GROUP DYNAMICS: The choir, led by soloist Kester Bailey, delivering a folk tune.
As in years past, rousing, lush and simply beautiful singing, complete with memorable and nuanced imagery, characterizes the 55th concert season of the University Singers. What's more, they remain a shining example of how a performing-arts-based entity evolves (with star quality and grace firmly intact) well into their fifth decade on the planet. And since we're talking about evolution, the choir's new-generation composers, who stepped up this year and truly raised the musical bar, must be part of the conversation.
I was particularly impressed by the standout original compositions of O'Neill Jones (the haunting, prayerful "Rescue Di Sinna Man") and O'Rane Thomas, who offers a wonderfully conceived patchwork of modern Jamaican songs saluting the resilience of the downtrodden. Of course, Franklyn Halliburton has long demonstrated remarkable skill and brio as a composer and conductor. His numerous contributions to the diverse programme, especially the glorious "Save My Soul" and the divine "Hosanna In Excelsis", are instant successes.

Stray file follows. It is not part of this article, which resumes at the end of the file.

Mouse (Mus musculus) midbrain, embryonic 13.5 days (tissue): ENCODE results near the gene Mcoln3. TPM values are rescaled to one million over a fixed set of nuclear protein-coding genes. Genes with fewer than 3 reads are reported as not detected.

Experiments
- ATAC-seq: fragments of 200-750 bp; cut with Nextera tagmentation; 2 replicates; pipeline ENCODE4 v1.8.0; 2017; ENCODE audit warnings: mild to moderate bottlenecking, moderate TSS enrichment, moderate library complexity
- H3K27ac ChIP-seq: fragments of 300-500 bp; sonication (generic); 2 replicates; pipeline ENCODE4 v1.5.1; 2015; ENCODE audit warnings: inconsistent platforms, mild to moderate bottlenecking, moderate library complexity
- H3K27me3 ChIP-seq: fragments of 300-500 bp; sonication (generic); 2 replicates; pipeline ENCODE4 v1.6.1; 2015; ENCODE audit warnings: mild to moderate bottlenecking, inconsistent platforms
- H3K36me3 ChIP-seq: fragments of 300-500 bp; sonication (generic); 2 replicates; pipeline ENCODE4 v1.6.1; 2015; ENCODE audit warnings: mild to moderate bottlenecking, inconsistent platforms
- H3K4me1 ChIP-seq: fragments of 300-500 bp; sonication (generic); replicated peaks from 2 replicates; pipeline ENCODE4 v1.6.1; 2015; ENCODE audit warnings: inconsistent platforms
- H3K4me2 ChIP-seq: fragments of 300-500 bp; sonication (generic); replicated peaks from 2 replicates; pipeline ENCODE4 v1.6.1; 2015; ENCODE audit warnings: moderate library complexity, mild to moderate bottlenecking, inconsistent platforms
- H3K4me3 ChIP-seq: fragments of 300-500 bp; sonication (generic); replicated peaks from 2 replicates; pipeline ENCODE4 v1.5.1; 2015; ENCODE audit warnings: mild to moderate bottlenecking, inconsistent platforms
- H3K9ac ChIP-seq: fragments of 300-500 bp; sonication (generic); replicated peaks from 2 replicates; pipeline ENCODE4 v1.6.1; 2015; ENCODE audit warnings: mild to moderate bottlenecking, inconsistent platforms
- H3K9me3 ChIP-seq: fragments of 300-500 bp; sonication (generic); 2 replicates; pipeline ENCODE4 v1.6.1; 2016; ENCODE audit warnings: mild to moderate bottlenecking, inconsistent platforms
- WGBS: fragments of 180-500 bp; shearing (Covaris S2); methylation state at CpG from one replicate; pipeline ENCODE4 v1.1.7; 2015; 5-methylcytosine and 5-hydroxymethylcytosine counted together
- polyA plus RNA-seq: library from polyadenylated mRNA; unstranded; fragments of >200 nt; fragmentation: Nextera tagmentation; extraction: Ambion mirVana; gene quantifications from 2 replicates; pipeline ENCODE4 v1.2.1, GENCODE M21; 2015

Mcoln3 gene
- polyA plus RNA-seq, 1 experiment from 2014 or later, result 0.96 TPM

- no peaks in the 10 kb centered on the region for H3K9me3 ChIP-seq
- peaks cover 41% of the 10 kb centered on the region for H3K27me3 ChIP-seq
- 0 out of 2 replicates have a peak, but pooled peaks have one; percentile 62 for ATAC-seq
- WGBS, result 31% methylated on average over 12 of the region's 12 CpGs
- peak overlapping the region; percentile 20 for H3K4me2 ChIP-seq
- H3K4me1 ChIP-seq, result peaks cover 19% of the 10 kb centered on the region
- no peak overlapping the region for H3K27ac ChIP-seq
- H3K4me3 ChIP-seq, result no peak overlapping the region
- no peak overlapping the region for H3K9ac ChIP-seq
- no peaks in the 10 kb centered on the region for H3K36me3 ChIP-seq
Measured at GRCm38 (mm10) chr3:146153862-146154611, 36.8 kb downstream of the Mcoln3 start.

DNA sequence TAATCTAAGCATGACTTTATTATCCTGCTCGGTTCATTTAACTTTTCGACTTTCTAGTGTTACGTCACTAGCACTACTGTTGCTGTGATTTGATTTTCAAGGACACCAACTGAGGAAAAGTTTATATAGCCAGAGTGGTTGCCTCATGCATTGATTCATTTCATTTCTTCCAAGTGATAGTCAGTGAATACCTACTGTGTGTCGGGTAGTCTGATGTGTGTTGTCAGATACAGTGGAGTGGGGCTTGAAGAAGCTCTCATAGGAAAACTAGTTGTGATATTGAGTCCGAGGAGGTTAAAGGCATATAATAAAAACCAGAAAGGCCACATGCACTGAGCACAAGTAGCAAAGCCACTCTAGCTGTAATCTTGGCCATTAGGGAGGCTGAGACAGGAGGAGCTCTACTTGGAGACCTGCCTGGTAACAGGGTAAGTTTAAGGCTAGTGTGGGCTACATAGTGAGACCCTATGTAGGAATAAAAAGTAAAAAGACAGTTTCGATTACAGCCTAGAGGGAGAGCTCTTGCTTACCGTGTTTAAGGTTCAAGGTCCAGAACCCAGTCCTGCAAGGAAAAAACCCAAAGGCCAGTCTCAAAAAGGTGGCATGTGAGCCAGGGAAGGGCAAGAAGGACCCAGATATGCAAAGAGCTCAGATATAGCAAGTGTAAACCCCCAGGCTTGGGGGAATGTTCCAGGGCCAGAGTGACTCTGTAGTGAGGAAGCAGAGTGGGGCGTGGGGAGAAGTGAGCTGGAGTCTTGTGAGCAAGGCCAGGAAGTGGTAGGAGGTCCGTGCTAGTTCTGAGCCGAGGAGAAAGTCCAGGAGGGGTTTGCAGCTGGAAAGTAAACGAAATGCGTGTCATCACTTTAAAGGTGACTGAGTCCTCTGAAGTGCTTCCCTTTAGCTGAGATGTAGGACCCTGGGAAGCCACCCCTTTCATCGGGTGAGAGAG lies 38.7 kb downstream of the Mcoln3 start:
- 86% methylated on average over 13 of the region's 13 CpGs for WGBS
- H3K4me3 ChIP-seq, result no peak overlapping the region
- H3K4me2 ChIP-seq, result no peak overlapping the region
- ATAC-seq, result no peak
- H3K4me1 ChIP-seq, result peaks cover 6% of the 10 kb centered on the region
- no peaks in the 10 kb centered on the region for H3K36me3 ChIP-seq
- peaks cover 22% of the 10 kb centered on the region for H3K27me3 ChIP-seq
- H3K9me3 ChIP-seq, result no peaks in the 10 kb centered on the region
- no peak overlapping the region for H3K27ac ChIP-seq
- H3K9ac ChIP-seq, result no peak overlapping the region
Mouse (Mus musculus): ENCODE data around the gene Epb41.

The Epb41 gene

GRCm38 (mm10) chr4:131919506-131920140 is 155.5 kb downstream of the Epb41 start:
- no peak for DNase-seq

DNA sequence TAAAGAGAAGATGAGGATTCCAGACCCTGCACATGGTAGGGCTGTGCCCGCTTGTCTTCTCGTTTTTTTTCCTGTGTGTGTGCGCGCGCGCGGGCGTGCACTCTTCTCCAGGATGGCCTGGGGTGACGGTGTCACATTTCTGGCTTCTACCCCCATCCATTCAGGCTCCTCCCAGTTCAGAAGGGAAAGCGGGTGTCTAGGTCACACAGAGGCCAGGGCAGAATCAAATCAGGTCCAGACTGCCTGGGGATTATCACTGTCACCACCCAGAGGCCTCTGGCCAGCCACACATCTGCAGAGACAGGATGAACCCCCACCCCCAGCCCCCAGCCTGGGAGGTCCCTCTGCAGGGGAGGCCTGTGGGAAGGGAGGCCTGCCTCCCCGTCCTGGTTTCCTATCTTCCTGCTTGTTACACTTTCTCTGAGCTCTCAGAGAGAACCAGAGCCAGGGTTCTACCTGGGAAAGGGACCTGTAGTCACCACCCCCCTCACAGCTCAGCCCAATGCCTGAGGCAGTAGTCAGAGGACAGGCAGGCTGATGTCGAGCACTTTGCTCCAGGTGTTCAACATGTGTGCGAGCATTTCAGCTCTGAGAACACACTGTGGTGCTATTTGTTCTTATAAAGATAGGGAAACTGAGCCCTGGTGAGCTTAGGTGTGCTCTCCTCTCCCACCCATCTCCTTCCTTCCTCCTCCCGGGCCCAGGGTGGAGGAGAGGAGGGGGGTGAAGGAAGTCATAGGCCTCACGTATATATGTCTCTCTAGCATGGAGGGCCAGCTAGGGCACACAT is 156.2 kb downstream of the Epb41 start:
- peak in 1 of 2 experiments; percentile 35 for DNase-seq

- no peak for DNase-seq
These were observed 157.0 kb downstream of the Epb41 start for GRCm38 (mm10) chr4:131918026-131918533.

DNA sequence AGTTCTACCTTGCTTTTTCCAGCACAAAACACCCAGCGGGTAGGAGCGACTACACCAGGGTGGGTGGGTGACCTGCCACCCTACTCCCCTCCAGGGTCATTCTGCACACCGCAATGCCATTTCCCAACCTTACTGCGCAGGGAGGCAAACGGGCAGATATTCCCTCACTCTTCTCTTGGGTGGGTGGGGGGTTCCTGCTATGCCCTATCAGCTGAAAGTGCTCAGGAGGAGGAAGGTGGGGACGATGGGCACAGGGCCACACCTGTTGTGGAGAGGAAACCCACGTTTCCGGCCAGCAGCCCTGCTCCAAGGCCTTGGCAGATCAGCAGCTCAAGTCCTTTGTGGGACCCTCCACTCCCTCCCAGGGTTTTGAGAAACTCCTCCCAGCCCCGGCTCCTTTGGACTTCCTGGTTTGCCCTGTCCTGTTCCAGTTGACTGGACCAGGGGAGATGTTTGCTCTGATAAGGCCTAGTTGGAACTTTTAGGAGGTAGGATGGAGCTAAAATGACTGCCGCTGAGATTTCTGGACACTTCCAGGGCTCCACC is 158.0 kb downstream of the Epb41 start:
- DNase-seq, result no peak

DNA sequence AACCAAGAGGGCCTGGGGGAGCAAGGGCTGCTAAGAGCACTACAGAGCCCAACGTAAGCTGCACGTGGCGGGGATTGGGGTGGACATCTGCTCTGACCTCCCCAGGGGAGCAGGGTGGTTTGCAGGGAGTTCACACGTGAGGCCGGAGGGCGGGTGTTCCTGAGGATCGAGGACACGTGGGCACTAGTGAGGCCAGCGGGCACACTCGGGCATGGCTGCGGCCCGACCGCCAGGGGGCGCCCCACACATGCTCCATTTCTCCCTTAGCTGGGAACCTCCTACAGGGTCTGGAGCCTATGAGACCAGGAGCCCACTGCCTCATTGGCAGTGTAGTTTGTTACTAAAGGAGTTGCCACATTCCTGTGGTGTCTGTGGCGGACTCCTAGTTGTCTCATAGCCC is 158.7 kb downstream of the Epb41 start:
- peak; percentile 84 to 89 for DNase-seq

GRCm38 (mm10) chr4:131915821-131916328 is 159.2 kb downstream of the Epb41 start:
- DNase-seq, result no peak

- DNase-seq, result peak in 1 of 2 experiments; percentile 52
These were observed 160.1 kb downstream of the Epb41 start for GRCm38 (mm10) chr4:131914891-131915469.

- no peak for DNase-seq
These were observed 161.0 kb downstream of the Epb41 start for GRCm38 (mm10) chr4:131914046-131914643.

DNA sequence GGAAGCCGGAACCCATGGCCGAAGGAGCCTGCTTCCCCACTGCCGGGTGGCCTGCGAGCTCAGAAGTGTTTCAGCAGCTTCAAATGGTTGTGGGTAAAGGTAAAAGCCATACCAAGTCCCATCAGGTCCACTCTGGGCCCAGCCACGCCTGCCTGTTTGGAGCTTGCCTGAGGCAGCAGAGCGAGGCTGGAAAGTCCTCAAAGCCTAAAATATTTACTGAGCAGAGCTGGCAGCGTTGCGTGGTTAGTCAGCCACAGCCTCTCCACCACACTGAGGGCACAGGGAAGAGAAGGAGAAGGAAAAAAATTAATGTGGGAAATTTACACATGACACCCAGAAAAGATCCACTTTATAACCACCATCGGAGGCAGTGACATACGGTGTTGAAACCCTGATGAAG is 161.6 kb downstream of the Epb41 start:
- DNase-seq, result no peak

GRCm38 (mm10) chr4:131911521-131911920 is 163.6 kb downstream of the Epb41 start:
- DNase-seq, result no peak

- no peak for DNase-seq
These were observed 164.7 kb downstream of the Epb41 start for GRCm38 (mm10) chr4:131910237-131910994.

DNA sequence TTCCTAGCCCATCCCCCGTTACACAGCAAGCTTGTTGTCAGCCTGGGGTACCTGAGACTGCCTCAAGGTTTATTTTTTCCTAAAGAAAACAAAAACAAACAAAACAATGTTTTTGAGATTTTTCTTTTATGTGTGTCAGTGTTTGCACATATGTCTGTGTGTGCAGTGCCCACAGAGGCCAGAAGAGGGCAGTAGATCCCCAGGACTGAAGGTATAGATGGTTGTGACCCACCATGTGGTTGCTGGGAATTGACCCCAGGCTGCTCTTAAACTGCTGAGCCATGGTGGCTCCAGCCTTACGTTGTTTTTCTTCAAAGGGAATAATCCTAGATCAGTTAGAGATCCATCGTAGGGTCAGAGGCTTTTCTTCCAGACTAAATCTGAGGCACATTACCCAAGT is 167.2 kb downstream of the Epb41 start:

Elsewhere, the show (split in halves) offers ample spiritual fare, featuring soul-stirring and memorable choral arrangements. Their absorbing take on "Holy Mount Zion" pays glowing tribute to the late Olive Lewin and nicely complements such other offerings as a robust, layered rendition of Lvovsky's "Hospodi Pomilui" and a melodious excerpt from Mascagni's Cavelleria Rusticana.
I've always felt that Noel Dexter is Jamaica's greatest living musical arranger, possessed of a sharp mind and a keen ear. And the show's second half reinforces that view, boasting the kind of witty (and humorous!) folk gems made all the more appealing by their rich Jamaicanness. The winning trifecta of "Miss Wireless", "Lotto" and "Mona Visa" (with a stellar solo by Kester Bailey) spring readily to mind.
Equally noteworthy: a Djenne Greaves-orchestrated suite celebrating black consciousness followed by a vibrant, nicely costumed medley of tunes from the I-Threes.
In short, the University Singers' new season rewards the audience with a characteristically stunning and evocative evening at the theatre, steeped in hugely enjoyable classics, modern tunes and diverse Jamaican fare. For me, the blend of apt movement and gorgeous lighting makes this rich musical feast all the more delectable, meaningful and insightful, further deepening our understanding and appreciation of what we're seeing and hearing.
The season continues at Mona's Philip Sherlock Centre, through June 23.
>> Read more: Noel Dexter on life at 75, his legacy, and upcoming book